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G.Skill Launches Crazy 6-Channel DDR4 Trident-Z Memory Kits for Intel's Xeon W-3175 CPU

192GB of DDR4 over 12 modules!

G.Skill Launches Crazy 6-Channel DDR4 Trident-Z Memory Kits for Intel's Xeon W-3175 CPU

G.Skill Launches Crazy 6-Channel DDR4 Trident-Z Memory Kits for Intel's Xeon W-3175

Intel has released their colossal Xeon X-3175 processor, a CPU that offers 28 cores, 56 total threads and support for a staggering six memory channels over a total of twelve potential DIMM slots.  

With this mightly Xeon comes a new CPU platform, shipping on the Intel's LGA3647 socket. To enable overclocking, users also require custom motherboards such as the ASUS ROG Dominus Extreme, which ships with MSRP pricing of over $1000, thanks to the VRM and memory requirements of the platforms. 

Now that the need for hex-channel DDR4 memory had entered the mainstream mindset, G.Skill has stepped up to become the first manufacturer to provide bespoke memory kits that are designed specifically for the task, shipping under the company's Trident Z Royal branding. 

These kits will ship with six or twelve modules, with capacities that range from 48GB (6x8GB) to 192GB (12x16GB) while also offering speeds of 3200MHz, 3600MHz and 4000 MHz. All of these memory kits are validated on an ASUS ROG Dominus Extreme motherboard and an Intel Xeon W-3175X processor. 

  

G.Skill Launches Crazy 6-Channel DDR4 Trident-Z Memory Kits for Intel's Xeon W-3175 CPU  

In terms of raw transfer rate, G.Skill's latest offerings deliver transfer rates that extend way beyond what is possible on Intel's X299 platform, with their high-end 4000MHz 6-channel memory kits offering read bandwidths as high as 122GB/s.

All of G.Skill's Trident Z Royal memory kits are created using Samsung B-die memory ICs, which are designed to offer high performance levels while maintaining reasonable voltage requirements. The chart below lists all available configurations of G.Skill's Hex-channel Trident Z Royal memory kits.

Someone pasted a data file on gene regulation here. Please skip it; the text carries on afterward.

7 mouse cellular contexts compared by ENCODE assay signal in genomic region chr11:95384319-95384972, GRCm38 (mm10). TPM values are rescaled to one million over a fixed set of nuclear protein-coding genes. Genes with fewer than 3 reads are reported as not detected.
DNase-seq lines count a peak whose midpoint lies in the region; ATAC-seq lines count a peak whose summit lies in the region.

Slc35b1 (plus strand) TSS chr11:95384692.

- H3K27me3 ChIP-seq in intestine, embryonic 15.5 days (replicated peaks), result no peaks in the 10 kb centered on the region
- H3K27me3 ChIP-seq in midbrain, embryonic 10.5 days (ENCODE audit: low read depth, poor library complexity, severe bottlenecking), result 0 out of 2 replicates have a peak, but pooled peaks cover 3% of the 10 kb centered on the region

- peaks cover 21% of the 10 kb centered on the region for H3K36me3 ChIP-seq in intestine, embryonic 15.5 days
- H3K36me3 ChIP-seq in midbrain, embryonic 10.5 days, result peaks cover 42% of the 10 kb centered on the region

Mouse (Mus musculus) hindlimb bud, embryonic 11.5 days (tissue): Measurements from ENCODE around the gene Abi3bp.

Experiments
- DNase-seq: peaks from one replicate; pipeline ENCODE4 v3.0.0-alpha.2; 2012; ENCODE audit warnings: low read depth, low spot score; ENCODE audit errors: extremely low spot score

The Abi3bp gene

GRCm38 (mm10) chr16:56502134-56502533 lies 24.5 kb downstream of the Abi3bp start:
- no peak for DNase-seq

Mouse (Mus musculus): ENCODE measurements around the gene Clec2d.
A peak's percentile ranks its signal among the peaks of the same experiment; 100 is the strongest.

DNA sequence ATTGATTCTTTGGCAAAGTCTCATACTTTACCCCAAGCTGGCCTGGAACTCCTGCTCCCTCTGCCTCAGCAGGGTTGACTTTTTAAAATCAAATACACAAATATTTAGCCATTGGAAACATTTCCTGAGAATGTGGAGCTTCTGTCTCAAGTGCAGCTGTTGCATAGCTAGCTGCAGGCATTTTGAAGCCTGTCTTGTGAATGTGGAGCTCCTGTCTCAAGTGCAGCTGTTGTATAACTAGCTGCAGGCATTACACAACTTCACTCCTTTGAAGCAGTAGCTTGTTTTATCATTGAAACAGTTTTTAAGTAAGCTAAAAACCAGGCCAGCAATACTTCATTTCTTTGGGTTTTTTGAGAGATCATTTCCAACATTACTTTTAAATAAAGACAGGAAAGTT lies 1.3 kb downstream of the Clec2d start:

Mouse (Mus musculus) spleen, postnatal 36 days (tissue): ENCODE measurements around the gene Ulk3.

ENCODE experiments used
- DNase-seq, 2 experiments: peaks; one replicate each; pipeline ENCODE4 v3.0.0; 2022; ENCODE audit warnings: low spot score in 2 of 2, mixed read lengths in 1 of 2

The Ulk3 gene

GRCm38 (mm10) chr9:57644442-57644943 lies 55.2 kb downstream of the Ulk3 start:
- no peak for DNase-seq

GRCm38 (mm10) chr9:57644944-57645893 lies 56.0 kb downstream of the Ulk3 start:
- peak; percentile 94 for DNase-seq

G.Skill Launches Crazy 6-Channel DDR4 Trident-Z Memory Kits for Intel's Xeon W-3175 CPU  

G.Skill's latest Trident Z Royal Hex-channel memory kits will be available through the company's network of distribution partners and retailers. 

You can join the discussion on G.Skill's Hex-channel  Trident Z Royal memory modules on the OC3D Forums.  

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Most Recent Comments

31-01-2019, 07:38:59

Peace
The need for hex-channel has entered the mainstream mindset?! Uwotm8?


Imho, not even quad-channel is anywhere near the mainstream market. By mainstream I'm referring to the usual gamer like me, who likes high FPS and doesn't do video editing. But even with streaming and doing video stuff, is quad-channel really offering any real performance increase?Quote

31-01-2019, 07:52:37

WYP
Quote:
Originally Posted by Peace Ð View Post
The need for hex-channel has entered the mainstream mindset?! Uwotm8?


Imho, not even quad-channel is anywhere near the mainstream market. By mainstream I'm referring to the usual gamer like me, who likes high FPS and doesn't do video editing. But even with streaming and doing video stuff, is quad-channel really offering any real performance increase?
It depends on your interpretation of mainstream. In this case, I mean a processor that sits inside Intel's "desktop" product ecosystem. IE, not intended as a server product.

For example, one could say that the RTX 2080 Ti is a mainstream version of the Quadro RTX 6000.

Perhaps things could have been worded better, but mainstream doesn't necessarily need to be equated to affordable or gaming when it comes to the PC market.

As for potential performance increases, it depends on how much your workloads enjoy memory bandwidth.Quote

31-01-2019, 08:07:30

Peace
Quote:
Originally Posted by WYP View Post
It depends on your interpretation of mainstream. In this case, I mean a processor that sits inside Intel's "desktop" product ecosystem. IE, not intended as a server product.

For example, one could say that the RTX 2080 Ti is a mainstream version of the Quadro RTX 6000.

Perhaps things could have been worked better, but mainstream doesn't necessarily need to be equated to affordable or gaming when it comes to the PC market.

As for potential performance increases, it depends on how much your workloads enjoy memory bandwidth.
Okay, if you put it this way, it makes much more sense. For me, Xeons will always be for workstations and servers, argh.Quote
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